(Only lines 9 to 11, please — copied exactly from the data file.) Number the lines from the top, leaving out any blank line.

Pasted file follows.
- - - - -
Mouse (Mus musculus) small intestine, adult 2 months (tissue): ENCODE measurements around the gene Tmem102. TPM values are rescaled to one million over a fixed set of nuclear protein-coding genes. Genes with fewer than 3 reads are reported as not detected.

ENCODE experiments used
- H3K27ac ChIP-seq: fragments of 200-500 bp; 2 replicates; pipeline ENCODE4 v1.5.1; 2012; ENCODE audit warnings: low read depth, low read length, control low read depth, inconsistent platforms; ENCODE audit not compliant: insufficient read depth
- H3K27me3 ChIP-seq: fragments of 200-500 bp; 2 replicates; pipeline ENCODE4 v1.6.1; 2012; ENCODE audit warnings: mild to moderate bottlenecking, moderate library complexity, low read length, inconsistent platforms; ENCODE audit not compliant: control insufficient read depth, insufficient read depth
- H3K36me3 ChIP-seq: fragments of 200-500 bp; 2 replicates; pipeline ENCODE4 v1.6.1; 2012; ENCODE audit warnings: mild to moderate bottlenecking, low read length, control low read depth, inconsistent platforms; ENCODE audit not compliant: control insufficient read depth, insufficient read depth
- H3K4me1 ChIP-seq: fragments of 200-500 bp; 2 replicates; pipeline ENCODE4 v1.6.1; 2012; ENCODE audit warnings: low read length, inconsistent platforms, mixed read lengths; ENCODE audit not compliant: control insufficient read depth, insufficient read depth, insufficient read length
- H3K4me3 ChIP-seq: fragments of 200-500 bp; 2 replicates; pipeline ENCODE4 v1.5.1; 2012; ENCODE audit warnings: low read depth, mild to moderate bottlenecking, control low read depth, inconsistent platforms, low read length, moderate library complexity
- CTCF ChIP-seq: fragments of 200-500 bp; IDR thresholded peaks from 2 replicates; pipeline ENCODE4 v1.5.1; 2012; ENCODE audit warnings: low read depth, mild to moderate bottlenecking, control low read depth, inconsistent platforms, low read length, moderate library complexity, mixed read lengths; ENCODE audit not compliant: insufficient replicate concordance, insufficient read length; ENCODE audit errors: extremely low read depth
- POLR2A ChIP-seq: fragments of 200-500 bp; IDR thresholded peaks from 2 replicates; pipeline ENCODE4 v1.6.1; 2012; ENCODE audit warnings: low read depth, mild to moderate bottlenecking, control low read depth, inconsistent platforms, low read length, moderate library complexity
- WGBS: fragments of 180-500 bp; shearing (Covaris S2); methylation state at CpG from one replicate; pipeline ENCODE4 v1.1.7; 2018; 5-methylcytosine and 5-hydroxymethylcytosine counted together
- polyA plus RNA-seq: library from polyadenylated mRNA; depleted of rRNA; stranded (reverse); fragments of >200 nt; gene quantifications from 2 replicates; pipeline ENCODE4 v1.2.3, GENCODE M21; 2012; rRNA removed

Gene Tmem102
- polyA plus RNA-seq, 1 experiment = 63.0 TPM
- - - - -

- POLR2A ChIP-seq: fragments of 200-500 bp; IDR thresholded peaks from 2 replicates; pipeline ENCODE4 v1.6.1; 2012; ENCODE audit warnings: low read depth, mild to moderate bottlenecking, control low read depth, inconsistent platforms, low read length, moderate library complexity
- WGBS: fragments of 180-500 bp; shearing (Covaris S2); methylation state at CpG from one replicate; pipeline ENCODE4 v1.1.7; 2018; 5-methylcytosine and 5-hydroxymethylcytosine counted together
- polyA plus RNA-seq: library from polyadenylated mRNA; depleted of rRNA; stranded (reverse); fragments of >200 nt; gene quantifications from 2 replicates; pipeline ENCODE4 v1.2.3, GENCODE M21; 2012; rRNA removed